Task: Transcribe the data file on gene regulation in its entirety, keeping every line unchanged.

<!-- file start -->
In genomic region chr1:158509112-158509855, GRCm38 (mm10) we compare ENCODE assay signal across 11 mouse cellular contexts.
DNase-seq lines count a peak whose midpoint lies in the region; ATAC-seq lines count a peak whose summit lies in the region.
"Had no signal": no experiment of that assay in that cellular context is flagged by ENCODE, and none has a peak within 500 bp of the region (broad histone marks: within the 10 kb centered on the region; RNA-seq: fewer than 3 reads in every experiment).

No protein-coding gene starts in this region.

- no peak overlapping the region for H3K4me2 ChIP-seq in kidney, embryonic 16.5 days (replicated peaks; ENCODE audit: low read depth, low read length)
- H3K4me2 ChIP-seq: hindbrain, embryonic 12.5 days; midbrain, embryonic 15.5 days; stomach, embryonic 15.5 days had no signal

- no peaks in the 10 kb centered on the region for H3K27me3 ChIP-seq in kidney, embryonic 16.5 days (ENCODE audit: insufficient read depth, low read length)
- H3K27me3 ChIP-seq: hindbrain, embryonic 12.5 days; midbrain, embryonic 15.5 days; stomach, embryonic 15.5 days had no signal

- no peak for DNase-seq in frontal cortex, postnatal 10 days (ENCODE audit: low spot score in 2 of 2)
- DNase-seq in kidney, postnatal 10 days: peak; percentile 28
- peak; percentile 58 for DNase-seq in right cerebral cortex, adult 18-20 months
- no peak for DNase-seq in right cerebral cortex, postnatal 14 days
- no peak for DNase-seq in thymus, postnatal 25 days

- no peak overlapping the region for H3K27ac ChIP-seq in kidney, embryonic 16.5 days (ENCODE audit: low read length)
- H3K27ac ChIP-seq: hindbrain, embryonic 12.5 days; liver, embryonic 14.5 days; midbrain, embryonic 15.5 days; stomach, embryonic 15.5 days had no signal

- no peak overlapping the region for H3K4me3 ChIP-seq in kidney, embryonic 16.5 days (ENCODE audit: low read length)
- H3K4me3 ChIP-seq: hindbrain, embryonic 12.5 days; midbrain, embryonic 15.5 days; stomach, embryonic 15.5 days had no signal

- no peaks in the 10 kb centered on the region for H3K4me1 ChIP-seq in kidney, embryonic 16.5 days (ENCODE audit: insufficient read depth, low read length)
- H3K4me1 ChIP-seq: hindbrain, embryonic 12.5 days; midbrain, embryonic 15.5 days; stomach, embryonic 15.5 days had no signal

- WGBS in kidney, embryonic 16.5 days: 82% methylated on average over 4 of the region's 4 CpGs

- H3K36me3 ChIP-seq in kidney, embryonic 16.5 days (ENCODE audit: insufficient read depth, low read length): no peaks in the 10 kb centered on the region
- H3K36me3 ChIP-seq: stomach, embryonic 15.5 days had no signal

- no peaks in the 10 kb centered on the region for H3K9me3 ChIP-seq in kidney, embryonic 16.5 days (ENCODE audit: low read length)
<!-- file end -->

In genomic region chr1:158509112-158509855, GRCm38 (mm10) we compare ENCODE assay signal across 11 mouse cellular contexts.
DNase-seq lines count a peak whose midpoint lies in the region; ATAC-seq lines count a peak whose summit lies in the region.
"Had no signal": no experiment of that assay in that cellular context is flagged by ENCODE, and none has a peak within 500 bp of the region (broad histone marks: within the 10 kb centered on the region; RNA-seq: fewer than 3 reads in every experiment).

No protein-coding gene starts in this region.

- no peak overlapping the region for H3K4me2 ChIP-seq in kidney, embryonic 16.5 days (replicated peaks; ENCODE audit: low read depth, low read length)
- H3K4me2 ChIP-seq: hindbrain, embryonic 12.5 days; midbrain, embryonic 15.5 days; stomach, embryonic 15.5 days had no signal

- no peaks in the 10 kb centered on the region for H3K27me3 ChIP-seq in kidney, embryonic 16.5 days (ENCODE audit: insufficient read depth, low read length)
- H3K27me3 ChIP-seq: hindbrain, embryonic 12.5 days; midbrain, embryonic 15.5 days; stomach, embryonic 15.5 days had no signal

- no peak for DNase-seq in frontal cortex, postnatal 10 days (ENCODE audit: low spot score in 2 of 2)
- DNase-seq in kidney, postnatal 10 days: peak; percentile 28
- peak; percentile 58 for DNase-seq in right cerebral cortex, adult 18-20 months
- no peak for DNase-seq in right cerebral cortex, postnatal 14 days
- no peak for DNase-seq in thymus, postnatal 25 days

- no peak overlapping the region for H3K27ac ChIP-seq in kidney, embryonic 16.5 days (ENCODE audit: low read length)
- H3K27ac ChIP-seq: hindbrain, embryonic 12.5 days; liver, embryonic 14.5 days; midbrain, embryonic 15.5 days; stomach, embryonic 15.5 days had no signal

- no peak overlapping the region for H3K4me3 ChIP-seq in kidney, embryonic 16.5 days (ENCODE audit: low read length)
- H3K4me3 ChIP-seq: hindbrain, embryonic 12.5 days; midbrain, embryonic 15.5 days; stomach, embryonic 15.5 days had no signal

- no peaks in the 10 kb centered on the region for H3K4me1 ChIP-seq in kidney, embryonic 16.5 days (ENCODE audit: insufficient read depth, low read length)
- H3K4me1 ChIP-seq: hindbrain, embryonic 12.5 days; midbrain, embryonic 15.5 days; stomach, embryonic 15.5 days had no signal

- WGBS in kidney, embryonic 16.5 days: 82% methylated on average over 4 of the region's 4 CpGs

- H3K36me3 ChIP-seq in kidney, embryonic 16.5 days (ENCODE audit: insufficient read depth, low read length): no peaks in the 10 kb centered on the region
- H3K36me3 ChIP-seq: stomach, embryonic 15.5 days had no signal

- no peaks in the 10 kb centered on the region for H3K9me3 ChIP-seq in kidney, embryonic 16.5 days (ENCODE audit: low read length)